There’s one thing that’s absolutely undeniable, and that’s just how cute The Swords of Ditto is. Everything’s got a family friendly Adventure Time cartoon vibe, and there’s tons of lightly nonsensical things within. The game’s boomerang is a vinyl, you can smash things with a giant spiked conker, the fast travel system is based off tooting your kazoo and then stepping into a bus that appears out of a portal. And while it’s dotted with references to pop culture and other media, it’s really gets in your face with it.
Alongside a release on Nintendo Switch a couple weeks ago, the game was updated on PS4 and PCs to become The Swords of Ditto: Mormo’s Curse. At launch – find our The Swords of Ditto review here – it was a charming title held back by a few key design decisions, such as permadeath that cut against the cutesy visuals, and a strict time limit before you were marched into the final battle. The update (and being able to play the game while slouched in a Eurostar seat) gave me a good reason to start a new adventure.
With the Mormo’s Curse update, and the updates that came last summer, the game’s been successively tightened up and revised. The biggest change is the removal of permadeath on all but the highest difficulty. In the original game, if you died at any time, that was it, Mormo had won and you’d get yourself a new hero. Now Puku will come and magic you back to your home, at the cost of some crystals and coins, though the risks return when you set foot inside Mormo’s tower and only a prior offering to a celestial being can give you a second chance, otherwise it’s death and starting over.
The most obvious reference in the game is, of course, the central mythology of a timeless battle between good and evil, as Mormo repeatedly faces down with chosen kids who pick up a sword to fight her menace and monsters. It’s a story lifted straight out of The Legend of Zelda, but given a cutesy spin once again by the bickering antagonism between Mormo and her do-gooding arch-nemesis, the glowing ghostly dung-beetle Puku.
Zelda’s influence is felt throughout the world, as you run around the overworld in search of dungeons where you can alternately find Toys – the game’s name for special weapons and abilities – and Mormo’s anchors that give her more power. The latter tend to rely on you having a particular toy, whether it’s the aforementioned vinyl, a golf club to hit spectral balls around, a drone to remote control over trigger lasers, and more. It’s an abbreviated form with just two key Toy dungeons and two anchor dungeons to try and beat before facing Mormo.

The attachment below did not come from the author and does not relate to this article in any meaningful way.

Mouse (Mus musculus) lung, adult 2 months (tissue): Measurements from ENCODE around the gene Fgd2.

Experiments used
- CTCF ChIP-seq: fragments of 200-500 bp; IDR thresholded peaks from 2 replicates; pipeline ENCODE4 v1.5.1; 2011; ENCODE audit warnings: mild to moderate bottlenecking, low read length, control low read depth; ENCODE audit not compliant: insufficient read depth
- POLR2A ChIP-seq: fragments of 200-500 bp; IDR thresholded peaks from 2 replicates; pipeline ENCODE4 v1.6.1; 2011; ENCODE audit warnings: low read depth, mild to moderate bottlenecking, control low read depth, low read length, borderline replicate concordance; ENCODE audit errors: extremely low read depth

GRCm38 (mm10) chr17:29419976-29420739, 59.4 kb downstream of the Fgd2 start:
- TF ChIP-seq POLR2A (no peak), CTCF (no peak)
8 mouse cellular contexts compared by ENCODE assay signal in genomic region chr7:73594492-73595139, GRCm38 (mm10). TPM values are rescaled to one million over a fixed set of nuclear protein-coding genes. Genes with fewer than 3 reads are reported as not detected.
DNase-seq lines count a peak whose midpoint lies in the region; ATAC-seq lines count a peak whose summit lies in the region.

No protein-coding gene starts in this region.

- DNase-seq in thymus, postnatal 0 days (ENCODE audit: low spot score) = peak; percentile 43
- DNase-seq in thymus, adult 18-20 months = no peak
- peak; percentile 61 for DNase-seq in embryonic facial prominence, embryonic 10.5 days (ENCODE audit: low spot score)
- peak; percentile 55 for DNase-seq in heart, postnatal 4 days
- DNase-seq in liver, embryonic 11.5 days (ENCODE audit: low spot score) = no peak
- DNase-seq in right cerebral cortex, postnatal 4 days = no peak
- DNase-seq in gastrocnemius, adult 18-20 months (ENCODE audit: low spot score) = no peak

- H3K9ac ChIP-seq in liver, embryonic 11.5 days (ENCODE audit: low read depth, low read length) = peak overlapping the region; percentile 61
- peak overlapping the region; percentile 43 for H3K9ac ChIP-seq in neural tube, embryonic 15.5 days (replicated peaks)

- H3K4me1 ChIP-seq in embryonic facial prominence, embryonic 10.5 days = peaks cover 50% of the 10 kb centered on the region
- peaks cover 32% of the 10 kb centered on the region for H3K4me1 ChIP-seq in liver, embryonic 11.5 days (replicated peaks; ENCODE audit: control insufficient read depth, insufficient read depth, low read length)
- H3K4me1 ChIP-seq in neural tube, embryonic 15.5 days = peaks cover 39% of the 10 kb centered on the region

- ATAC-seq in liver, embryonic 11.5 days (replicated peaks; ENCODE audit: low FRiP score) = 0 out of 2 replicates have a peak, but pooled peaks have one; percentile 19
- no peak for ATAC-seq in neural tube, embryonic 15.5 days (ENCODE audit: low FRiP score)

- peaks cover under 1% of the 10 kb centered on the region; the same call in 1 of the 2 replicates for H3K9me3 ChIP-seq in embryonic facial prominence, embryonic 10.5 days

It even takes a leaf from the old “It’s dangerous to go alone!” meme that The Legend of Zelda spawned, but instead of giving you a sword, it gives you a co-op buddy. The game can be played in co-op as simply as having a second player pick up a pad and press a button. They have all the same abilities as you, the same stickers to choose from, the same Toys, but you do share certain things like food. It gets a bit chaotic at times, if you’re partnered with someone who loves to rush in, and some of the boss battles are made more challenging by having more enemies to face.
Win or lose in the climactic battle against Mormo, and it’s back to the start of a new adventure, dragging some of your accrued stuff forward in time by spending the celestial crystals you have left, and continuing to level up the sword itself. There’s added variety here through Mormo cursing you – Hey! That’s in the game name! – with different modifiers, an overarching quest that grows through multiple plays, and new environments to battle through with interesting new NPCs and enemies to meet. The one negative consequence of permadeath being pushed into a corner is that the original conceit of failures leading to a darker world is also a reduced possibility. It still puts the fear in you when battling through Mormo’s tower, but having permadeath as an option alongside difficulty modes would have kept the original feel for those that wanted it.
The two lingering problems are that of pacing in the game’s opening and the game just feeling a little bit too randomised. The overworld has been made more compact in the sweeping update, but that was to make things more interesting and it’s ended up on the side of being too busy instead. There’s often so little room to breathe that you end up feeling trapped by an odd bit of scenery that you’re battling through. The same carries through to the dungeons, with the side dungeons often ending up being single rooms where you bash some crystals or find a single chest, and the bigger ones have “puzzles” as basic as smashing everything and finding a switch. When they do try to do multiple things, they feel disjointed and underwhelming, especially in the context of occurring in repeating rooms.
Getting procedural generation to feel like something hand-crafted is one of the biggest, most difficult tasks. Ditto doesn’t manage it, and for me that made the first playthrough a game of “spot the randomised element” instead of simply letting the charming design wash over me. It’s with the second or third sword that I started to feel it coming together. The lore of the world that’s gradually revealed through tablets found in chests is a weird mixture of gods, coming of age stories, friendship and betrayal, you start to get the more pleasing blend of being powerful but still facing a challenge, and the ways that each play can differ from the one that went before come to light.
That Devolver and One Bit Beyond have stuck with this game and continued to evolve it is a credit to them both. Because of that, The Swords of Ditto has matured, it’s grown, and it’s kept and even added to the original charm and style. It’s still a bit of a slow burn to get started with, but the changes made in Mormo’s Curse have made it a much better game now than it was a year ago.